Goal: To decrease property crimes and increase neighborhood safety.
The total number of property crimes (burglary, larceny, motor vehicle theft, arson) committed between 2008 and 2011.
Why This Indicator is Important
According to the Gallup Well-being Survey, neighborhood safety is crucial to improving well-being in a community. Safety is of concern and economic distress has a direct link to property crimes. Concurrently, property values are directly impacted by the levels of property crime rates.
How Are We Doing?
Saginaw County has experienced a 6% decrease in property crimes since 2008. Property crimes increased nationally, in Michigan, and Saginaw County between 2000 and 2007, while they have decreased since. Given the data collected, Saginaw County’s main problems remain burglary and larceny. Although, the African-American population is about 20% of the total population of Saginaw County, they make up 70% of total arrests, of which the data for period (2008-2011) show that the number of arrests for aggravated assault, burglary, and larceny are more alarming when examined by both race and gender (2008-2011).
How Can You Have An Impact?
- Work with the police or sheriff’s office. These agencies are critical to a watch group’s credibility and are the source of necessary information and training.
- Link up with your victims’ services office to get your members trained in helping victims of crime.
- Hold regular meetings to help residents get to know each other and to decide upon program strategies and activities.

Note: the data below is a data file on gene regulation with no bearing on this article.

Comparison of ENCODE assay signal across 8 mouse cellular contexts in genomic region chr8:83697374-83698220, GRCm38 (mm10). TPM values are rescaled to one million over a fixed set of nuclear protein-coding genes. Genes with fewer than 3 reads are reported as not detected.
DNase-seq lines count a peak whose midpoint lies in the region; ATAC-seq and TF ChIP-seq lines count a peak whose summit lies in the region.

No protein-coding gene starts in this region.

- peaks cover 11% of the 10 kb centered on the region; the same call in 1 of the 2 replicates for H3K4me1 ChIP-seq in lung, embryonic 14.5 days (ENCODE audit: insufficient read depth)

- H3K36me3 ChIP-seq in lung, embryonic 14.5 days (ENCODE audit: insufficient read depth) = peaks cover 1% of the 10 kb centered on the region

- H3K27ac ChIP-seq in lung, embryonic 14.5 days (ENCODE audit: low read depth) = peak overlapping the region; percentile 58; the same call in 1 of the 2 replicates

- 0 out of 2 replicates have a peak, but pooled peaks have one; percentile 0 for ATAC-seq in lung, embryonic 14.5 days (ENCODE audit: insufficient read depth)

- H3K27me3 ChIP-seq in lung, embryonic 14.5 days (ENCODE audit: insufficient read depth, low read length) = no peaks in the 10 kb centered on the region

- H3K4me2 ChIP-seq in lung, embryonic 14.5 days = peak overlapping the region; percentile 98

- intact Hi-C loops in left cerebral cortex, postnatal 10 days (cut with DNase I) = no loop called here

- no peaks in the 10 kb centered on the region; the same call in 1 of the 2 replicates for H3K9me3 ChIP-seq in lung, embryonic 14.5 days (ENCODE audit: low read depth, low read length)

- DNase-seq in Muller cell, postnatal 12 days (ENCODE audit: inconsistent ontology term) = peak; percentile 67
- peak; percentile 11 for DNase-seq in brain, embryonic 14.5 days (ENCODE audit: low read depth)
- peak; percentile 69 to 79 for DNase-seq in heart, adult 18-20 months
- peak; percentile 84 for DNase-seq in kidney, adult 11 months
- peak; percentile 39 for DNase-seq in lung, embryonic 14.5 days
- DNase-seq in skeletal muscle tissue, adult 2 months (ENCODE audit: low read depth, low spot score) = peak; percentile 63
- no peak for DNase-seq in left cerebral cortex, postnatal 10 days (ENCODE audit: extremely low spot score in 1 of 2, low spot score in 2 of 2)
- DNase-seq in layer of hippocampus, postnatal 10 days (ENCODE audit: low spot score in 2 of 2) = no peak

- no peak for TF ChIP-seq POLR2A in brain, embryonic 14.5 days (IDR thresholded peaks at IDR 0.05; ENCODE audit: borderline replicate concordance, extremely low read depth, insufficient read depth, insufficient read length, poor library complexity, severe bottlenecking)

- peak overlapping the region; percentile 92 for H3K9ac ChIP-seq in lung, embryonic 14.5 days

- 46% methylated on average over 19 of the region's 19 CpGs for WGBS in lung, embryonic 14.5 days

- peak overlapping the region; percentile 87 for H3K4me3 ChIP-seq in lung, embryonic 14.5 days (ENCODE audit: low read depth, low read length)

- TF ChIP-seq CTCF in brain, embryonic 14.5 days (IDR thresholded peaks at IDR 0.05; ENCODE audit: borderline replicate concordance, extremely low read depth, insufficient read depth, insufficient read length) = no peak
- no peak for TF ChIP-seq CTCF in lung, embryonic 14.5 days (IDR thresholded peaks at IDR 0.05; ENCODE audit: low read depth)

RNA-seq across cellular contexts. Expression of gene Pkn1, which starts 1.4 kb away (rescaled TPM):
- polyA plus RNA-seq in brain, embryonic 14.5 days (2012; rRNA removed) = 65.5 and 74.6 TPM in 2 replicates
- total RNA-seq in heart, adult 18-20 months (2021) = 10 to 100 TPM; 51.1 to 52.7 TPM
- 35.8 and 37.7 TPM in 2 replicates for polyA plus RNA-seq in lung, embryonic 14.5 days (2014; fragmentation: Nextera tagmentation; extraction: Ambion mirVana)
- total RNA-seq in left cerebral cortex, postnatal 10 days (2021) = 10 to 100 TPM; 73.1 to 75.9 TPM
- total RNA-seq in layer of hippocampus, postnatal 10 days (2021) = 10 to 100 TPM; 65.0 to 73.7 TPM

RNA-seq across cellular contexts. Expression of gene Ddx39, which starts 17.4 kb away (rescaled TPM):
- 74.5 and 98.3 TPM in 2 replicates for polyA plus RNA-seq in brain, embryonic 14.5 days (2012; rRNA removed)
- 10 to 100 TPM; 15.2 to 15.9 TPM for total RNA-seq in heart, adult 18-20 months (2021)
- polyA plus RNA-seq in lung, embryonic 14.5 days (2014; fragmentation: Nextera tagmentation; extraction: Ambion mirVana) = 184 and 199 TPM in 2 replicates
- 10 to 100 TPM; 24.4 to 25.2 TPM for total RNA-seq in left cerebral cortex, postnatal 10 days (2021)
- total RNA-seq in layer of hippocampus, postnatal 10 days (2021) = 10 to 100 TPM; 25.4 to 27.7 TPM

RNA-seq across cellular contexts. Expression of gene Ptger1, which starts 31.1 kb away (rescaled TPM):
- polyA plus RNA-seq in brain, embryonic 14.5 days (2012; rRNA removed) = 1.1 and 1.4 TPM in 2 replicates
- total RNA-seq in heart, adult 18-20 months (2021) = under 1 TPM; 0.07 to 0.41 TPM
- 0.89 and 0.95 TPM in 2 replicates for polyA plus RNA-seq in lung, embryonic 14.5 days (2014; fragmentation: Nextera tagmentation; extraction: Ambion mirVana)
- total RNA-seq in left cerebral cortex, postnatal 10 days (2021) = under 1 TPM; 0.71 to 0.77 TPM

- Consider linking with an existing organization, such as a citizens’ association, community development office, tenants’ association, or housing authority. They may be able to provide an existing infrastructure you can use.
- Canvass door-to-door to recruit members.
- Ask people who seldom leave their homes to be “window watchers,” looking out for children and reporting any unusual activities in the neighborhood.
- Translate crime and drug prevention materials into Spanish or other languages needed by non-English speakers in your community. If necessary, have a translator at meetings.
- Sponsor a crime and drug prevention fair at a church hall, temple, shopping mall, or community center.
- Gather the facts about crime in your neighborhood. Check police reports, conduct victimization surveys, and learn residents’ perceptions about crimes. Often, residents’ opinions are not supported by facts, and accurate information can reduce the fear of crime.
- Physical conditions like abandoned cars or overgrown vacant lots contribute to crime. Sponsor cleanups, encourage residents to beautify the area, and ask them to turn on outdoor lights at night.
- Work with small businesses to repair rundown storefronts, clean up littered streets, and create jobs for young people.
- Start a block parent program to help children cope with emergencies while walking to and from school or playing in the area.
- Emphasize that watch groups are not vigilantes and should not assume the role of the police. Their duty is to ask neighbors to be alert, observant, and caring—and to report suspicious activity or crimes immediately to the police.